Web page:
Slip & Fall Cases: "TRIVIAL DEFECTS" vs. Open & Obvious Defects | Manhattan Personal Injury Attorney
SLIP AND FALL CASES: “TRIVIAL DEFECTS” vs. “OPEN AND OBVIOUS DEFECTS“
It would seem that the Defendants in slip and fall cases have options open to them that can make Plaintiffs’ heads spin. A claim that a defect that was the alleged cause of a “slip and fall” injury was too trivial to actually constitute a nuisance or hazard is a recognized valid defense to a personal injury action. Alternatively, it is a recognized defense to claim that a condition that was the cause of the “slip and fall” injury was “open and obvious” and, as such, was not the responsibility of the property owner. Seems they may have you coming and going.
In situations such as these, the value of an attorney’s experience in facing these issues cannot be over emphasized. Both of these issues usually arise in motions made to the court for “summary judgement” and it will be the court’s discretion that determines the fate of your case. There is voluminous case law relating to each of these areas and the outcome is often based upon a battle royale between and among the opposing attorneys.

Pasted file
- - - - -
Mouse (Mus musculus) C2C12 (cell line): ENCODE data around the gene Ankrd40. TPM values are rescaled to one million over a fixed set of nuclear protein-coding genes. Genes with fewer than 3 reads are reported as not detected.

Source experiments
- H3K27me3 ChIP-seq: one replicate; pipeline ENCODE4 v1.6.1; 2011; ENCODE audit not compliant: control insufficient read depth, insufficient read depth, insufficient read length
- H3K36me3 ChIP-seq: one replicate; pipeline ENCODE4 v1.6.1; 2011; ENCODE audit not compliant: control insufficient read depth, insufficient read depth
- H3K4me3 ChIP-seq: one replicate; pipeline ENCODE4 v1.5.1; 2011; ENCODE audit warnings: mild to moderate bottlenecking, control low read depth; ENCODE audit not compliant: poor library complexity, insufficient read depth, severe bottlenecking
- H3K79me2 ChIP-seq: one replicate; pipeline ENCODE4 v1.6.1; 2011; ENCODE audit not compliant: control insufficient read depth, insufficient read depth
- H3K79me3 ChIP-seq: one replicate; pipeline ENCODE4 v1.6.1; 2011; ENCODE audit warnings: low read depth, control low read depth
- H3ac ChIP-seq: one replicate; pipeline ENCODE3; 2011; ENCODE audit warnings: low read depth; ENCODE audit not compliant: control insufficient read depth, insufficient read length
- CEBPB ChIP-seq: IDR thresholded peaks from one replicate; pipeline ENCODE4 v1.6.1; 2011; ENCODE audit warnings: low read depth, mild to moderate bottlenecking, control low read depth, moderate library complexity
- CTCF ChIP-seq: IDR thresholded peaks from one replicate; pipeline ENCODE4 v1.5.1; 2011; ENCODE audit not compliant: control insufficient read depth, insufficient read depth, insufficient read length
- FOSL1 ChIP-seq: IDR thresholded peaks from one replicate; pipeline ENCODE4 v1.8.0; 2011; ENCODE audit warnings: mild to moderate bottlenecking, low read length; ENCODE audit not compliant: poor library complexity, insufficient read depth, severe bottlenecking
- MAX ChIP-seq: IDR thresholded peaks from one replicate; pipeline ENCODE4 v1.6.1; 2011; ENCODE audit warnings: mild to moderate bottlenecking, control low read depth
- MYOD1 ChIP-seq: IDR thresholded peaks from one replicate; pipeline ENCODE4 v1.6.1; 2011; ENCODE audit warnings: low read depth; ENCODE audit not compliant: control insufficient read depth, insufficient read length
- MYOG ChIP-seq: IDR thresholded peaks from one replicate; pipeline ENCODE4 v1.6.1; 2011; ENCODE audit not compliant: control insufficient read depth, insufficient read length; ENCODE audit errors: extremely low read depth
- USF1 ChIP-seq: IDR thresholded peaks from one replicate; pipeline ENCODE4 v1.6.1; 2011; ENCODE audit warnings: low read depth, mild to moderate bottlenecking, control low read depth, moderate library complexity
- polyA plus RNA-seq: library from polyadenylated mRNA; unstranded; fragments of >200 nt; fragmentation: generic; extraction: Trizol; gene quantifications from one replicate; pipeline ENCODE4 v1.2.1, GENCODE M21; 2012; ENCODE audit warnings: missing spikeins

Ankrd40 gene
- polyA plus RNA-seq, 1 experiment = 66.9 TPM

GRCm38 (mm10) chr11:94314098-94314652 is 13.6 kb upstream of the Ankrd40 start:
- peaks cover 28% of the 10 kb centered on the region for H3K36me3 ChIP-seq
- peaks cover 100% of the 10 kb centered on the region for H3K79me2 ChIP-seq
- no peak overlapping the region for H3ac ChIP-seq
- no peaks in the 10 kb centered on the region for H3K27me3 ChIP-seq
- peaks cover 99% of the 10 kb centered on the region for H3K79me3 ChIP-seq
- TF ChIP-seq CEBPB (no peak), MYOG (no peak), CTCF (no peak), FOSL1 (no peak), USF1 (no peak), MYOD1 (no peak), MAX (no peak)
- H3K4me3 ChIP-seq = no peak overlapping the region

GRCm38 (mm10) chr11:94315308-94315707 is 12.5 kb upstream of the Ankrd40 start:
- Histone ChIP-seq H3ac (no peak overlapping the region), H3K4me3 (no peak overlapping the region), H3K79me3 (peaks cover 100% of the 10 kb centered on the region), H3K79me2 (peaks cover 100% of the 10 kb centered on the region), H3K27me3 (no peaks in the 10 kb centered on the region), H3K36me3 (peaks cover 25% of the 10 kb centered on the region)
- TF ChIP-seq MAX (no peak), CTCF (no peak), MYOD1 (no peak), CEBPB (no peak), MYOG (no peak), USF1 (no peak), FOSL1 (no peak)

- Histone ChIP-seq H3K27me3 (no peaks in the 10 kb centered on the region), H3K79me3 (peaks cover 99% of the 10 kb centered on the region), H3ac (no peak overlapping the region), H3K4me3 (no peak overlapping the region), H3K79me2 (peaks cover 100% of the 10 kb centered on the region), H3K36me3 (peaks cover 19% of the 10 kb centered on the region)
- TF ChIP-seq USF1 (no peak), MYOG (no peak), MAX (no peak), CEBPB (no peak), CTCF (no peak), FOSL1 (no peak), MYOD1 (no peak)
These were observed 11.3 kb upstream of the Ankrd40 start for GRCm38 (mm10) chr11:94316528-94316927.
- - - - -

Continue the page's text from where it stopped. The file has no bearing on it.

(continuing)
With respect to the “trivial defect” defense, demonstrating through evidence: pictures, prior accidents, description by the plaintiff as to how the defect caused the accident, etc. can, and often does, overcome this defense.
The “open and obvious” defense is based on the supposition that the obviousness of the danger itself is sufficient warning to any potential victim.
This defense has the possibility of counter arguments: that the landowner should have anticipated the danger to others even though it was open and dangerous or where the landowner had reason to believe the potential victim would be somehow distracted from noticing the defect. Recent New York case law seems to make the issue of “foreseeability” by the landowner the primary determinant–the more the accident was foreseeable, the more likely the landowner will be held responsible, regardless of the defect’s obvious nature.